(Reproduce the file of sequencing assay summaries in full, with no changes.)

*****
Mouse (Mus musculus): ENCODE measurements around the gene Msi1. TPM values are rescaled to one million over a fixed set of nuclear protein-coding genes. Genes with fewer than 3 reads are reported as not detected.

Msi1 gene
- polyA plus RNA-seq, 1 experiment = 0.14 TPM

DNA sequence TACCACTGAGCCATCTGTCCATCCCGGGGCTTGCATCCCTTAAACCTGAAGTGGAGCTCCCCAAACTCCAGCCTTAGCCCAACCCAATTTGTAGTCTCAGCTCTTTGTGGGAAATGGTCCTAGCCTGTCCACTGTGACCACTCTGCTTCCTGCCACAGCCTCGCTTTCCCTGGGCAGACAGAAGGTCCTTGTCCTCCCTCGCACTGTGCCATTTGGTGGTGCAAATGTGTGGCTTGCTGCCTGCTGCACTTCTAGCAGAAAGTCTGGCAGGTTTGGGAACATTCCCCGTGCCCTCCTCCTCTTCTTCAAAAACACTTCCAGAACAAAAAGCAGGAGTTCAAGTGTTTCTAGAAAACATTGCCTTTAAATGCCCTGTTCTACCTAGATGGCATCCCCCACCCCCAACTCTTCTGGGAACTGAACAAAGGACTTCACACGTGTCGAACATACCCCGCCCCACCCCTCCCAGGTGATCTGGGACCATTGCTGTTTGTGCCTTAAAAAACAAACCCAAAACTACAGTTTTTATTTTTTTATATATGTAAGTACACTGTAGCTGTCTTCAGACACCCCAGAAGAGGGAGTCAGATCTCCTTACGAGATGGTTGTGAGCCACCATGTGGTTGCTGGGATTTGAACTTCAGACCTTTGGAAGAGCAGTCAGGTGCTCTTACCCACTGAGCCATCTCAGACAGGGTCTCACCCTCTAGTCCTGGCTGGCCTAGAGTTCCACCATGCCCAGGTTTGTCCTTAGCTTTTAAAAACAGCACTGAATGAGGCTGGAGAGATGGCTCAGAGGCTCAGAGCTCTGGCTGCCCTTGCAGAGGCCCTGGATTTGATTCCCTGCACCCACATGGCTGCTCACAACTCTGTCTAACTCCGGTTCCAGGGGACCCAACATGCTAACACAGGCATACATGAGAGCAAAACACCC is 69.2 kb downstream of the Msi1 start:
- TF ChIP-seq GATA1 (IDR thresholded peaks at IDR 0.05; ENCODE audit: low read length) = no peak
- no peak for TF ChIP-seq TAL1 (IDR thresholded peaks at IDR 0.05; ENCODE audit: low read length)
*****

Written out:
Mouse (Mus musculus): ENCODE measurements around the gene Msi1. TPM values are rescaled to one million over a fixed set of nuclear protein-coding genes. Genes with fewer than 3 reads are reported as not detected.

Msi1 gene
- polyA plus RNA-seq, 1 experiment = 0.14 TPM

DNA sequence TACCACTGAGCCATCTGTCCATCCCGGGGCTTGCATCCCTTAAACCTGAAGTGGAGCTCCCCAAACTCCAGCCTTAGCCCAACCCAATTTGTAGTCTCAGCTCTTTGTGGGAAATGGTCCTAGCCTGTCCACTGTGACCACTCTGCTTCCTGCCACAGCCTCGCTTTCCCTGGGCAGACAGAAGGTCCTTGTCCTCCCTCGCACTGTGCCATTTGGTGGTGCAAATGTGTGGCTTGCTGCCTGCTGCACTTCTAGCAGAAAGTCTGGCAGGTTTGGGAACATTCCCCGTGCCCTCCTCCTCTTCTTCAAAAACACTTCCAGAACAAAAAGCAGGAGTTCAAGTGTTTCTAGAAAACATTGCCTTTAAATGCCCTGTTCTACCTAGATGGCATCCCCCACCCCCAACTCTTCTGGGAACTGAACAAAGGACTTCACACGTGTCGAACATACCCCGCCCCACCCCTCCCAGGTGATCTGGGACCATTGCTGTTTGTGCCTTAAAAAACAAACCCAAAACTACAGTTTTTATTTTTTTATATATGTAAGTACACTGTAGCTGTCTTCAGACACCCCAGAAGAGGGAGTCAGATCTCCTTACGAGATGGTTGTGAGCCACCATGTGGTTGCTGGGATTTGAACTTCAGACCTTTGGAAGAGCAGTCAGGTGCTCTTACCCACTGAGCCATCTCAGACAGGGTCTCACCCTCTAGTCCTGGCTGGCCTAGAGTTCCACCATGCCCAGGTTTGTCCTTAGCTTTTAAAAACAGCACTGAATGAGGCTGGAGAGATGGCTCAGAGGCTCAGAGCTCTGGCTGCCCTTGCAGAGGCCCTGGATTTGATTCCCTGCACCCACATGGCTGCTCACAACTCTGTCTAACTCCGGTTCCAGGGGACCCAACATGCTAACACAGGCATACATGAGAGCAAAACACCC is 69.2 kb downstream of the Msi1 start:
- TF ChIP-seq GATA1 (IDR thresholded peaks at IDR 0.05; ENCODE audit: low read length) = no peak
- no peak for TF ChIP-seq TAL1 (IDR thresholded peaks at IDR 0.05; ENCODE audit: low read length)